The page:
I took a tube to the Waterloo Station and arrived at 9:30am. It was enough time for me to pick up my train tickets from the machine both for Winchester and Canterbury. My train has departed on time, at 10:05am sharp, the train ride was very pleasant, the fields of yellow flowers outside looked gorgeous and I was admiring them almost all the way. Safely arrived to Winchester at 11:00am and walked to the town center, High Street, which is mostly pedestrian. I stopped at some lovely little shops along the way and bought a chocolate bar from Montezuma’s Chocolate. My usual luck with food choices: this nicely looking dark chocolate had no sugar in it at all and was so bitter that I hardly swallowed it.

I easily found the Tourist Office, thanks to the excellent signage on the High Street, and bought my ticket for the town walking tour at 2pm (£10).

After that, I headed to Winchester Cathedral; luckily there was no line to buy tickets and only because I was ahead of at least five groups of school kids. The ticket costs £8.50 (concession price is £6.50) and it includes the Cathedral tour, which was very interesting. The story of the diver, William Walker, who saved the Cathedral is a true example of heroism and self sacrifice. For those who are interested, here is the link:

William Walker: The diver who saved the Cathedral - Winchester Cathedral : Winchester Cathedral

Both the exterior and the interior of the Cathedral are stunning: beautiful long nave, the High Altar with an ornate 15th century stone screen, elaborate carvings of the choir stalls, vaulted ceiling - everything is in perfect harmony... one of the most impressive Gothic Cathedrals I have ever seen and I cannot even count how many of them I have seen. And the Norman style Crypt survived destructions over ages... it is almost scary to be there alone (I revisited it after the end of the Cathedral tour). Jane Austen’s simple gravestone, the brass plaque and the memorial window are in the of the north aisle of the nave and beautiful fresh flowers are always there. As so many talented writers and poets, she died very young, at the age of 41... sad...

So glad I spent two hours for the Cathedral and then found some time to come back after the walking tour - it helped me to keep the beauty of the interior better in my memory.

Time for lunch before the walking tour. I was attracted by the look of the little cozy, Chococo, so I went there - loved my thick veggie soup and cheese, tomato and chives scone, but coffee was watery as always.

At 2pm sharp I was near King Alfred’s Statue, where our charming and very enthusiastic guide, Kate, picked us up for the Lower Winchester walking tour. She was wonderful! She showed us so many real gems with fascinating history, Jane Austen’s House, the Cathedral Close and the Priory, we passed by Wolvesay Castle and she advised us to go there after the tour (I did that and took fabulous pictures of the ruins - very atmospheric)... We also walked along the lovely River Itchen and I returned there for a longer walk on my own... I highly recommend taking this walking tour - it is a great introduction to the history of ancient Winchester.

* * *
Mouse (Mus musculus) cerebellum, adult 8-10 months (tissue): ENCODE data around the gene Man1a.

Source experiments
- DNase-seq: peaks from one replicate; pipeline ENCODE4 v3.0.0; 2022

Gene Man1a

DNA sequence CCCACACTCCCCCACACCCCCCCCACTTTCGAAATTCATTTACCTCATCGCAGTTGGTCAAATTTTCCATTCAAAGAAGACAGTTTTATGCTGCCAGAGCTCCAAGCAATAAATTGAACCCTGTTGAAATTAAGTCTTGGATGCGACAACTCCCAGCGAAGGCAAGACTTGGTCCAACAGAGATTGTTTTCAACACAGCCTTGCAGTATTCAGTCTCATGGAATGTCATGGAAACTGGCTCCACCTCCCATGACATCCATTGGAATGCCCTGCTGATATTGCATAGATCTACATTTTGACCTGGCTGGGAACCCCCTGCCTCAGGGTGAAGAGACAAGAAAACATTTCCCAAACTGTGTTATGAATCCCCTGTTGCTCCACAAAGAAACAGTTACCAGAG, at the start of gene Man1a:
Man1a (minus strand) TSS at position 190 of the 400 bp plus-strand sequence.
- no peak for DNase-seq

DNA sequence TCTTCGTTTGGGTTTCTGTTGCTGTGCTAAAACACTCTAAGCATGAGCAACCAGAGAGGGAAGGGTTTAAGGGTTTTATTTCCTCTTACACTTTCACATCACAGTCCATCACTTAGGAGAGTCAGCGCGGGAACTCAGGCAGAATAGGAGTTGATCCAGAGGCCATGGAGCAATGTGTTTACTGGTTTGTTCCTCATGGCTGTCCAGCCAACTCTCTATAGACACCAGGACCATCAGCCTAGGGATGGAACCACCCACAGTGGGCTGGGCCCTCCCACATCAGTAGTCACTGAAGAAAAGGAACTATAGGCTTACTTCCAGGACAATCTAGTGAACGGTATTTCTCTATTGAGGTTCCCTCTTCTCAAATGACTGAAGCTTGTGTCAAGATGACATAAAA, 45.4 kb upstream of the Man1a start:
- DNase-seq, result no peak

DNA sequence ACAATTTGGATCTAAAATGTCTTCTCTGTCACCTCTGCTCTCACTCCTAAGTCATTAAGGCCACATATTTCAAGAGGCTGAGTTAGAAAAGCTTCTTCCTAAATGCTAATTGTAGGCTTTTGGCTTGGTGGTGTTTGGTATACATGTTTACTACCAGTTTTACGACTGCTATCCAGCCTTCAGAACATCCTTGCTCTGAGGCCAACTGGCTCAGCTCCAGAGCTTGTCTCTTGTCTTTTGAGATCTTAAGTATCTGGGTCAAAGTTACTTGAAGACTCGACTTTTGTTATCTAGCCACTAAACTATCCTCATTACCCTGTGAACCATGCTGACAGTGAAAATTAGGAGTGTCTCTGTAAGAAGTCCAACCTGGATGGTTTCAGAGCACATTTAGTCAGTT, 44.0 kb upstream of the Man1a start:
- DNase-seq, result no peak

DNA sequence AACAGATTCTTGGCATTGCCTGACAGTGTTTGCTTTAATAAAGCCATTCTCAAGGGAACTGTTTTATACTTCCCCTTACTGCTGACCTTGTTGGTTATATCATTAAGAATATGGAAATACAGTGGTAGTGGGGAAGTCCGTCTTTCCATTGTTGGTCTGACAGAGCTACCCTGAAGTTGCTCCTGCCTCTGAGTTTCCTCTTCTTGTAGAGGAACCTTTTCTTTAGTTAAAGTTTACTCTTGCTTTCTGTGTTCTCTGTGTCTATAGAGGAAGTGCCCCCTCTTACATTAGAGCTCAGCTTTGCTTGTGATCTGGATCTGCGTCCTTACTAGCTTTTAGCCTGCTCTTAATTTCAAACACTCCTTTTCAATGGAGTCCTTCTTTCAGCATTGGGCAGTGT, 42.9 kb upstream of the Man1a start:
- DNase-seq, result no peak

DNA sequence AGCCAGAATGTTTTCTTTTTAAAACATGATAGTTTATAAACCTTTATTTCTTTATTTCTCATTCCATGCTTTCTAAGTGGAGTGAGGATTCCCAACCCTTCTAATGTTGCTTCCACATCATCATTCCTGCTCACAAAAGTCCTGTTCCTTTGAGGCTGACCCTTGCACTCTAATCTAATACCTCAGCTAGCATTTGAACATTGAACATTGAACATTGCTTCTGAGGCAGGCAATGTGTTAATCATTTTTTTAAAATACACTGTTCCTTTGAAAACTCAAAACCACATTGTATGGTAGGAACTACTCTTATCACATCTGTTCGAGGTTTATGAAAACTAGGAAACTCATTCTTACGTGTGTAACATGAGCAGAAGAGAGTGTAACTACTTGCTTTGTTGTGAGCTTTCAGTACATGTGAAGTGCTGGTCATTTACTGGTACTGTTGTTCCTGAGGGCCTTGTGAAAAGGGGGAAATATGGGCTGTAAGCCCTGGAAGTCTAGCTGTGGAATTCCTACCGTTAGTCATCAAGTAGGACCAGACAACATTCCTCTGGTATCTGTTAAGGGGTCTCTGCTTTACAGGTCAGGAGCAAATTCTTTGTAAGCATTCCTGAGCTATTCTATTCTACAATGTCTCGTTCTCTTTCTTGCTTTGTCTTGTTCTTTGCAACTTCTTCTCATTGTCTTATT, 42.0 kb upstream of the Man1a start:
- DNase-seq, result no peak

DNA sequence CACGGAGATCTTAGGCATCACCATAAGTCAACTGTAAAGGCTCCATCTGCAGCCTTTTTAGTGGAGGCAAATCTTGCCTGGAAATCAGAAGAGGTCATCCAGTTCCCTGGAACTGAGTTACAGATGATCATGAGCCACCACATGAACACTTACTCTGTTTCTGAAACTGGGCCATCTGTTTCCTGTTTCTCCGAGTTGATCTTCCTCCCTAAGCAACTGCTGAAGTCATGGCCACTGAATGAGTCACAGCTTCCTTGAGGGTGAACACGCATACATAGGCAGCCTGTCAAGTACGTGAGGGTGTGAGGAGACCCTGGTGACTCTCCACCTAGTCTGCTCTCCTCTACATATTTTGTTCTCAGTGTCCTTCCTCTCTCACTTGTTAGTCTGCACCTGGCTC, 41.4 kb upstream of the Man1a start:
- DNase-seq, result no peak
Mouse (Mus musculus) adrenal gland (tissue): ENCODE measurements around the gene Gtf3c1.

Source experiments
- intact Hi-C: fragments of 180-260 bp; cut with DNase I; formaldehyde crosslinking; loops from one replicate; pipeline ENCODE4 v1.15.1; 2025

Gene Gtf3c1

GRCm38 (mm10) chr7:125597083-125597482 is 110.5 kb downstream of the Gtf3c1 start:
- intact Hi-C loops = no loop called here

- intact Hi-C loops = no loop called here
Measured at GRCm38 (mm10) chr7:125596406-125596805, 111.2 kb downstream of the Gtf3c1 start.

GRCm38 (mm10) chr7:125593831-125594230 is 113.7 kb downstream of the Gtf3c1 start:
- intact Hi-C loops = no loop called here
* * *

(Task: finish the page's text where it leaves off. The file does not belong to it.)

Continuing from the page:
I was very reluctant to leave lovely Winchester, but my return train ticket was for 18:25pm... I should have booked a later train...

I did not realize how tired I was - I almost fell asleep on the train, so I quickly grabbed a salad at “Paul’s” across the street from the Earls Court tube station and called it a day.
vinonobile987 is online now  
May 20th, 2019, 12:48 PM
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Day 5.

London Trip Report - April 26th 2019 - DAY 5

I decided not to rush, so I arrived to the St. Paul Cathedral shortly before 11:00 am just in time for the 90 minutes Vergers tour, which is included in the ticket price. I really liked it, but unfortunately our guide spoke very quietly and it was really hard to hear him. I wanted to go up to the Whispering Gallery but it was closed (a teen fell to his death from the gallery at the end of March). My husband and I had done the climb many years ago all the way to the roof and it was the most challenging one we had ever tried anywhere in the world.

The tour of the Crypt and the heroic history of the Cathedral during the WWII were the primary reasons I opted for a longer tour, but there are also 30 minute tours available for those who just want an overview.

I never expected to spend 3 hours in the Cathedral, but I did and am really happy about it: it was enough time to appreciate its beauty inside and outside and get a solid history lesson.

Then I followed Janisj’s advice and walked to the Guildhall (10 minutes walk from the St.Paul Cathedral), enjoyed it without any other visitors, and headed to lunch after it.

Had a great lunch at the stylish Cafe Nespresso (goat cheese sandwich with grapes and fig jam with arugula and two cups of Nespresso coffee).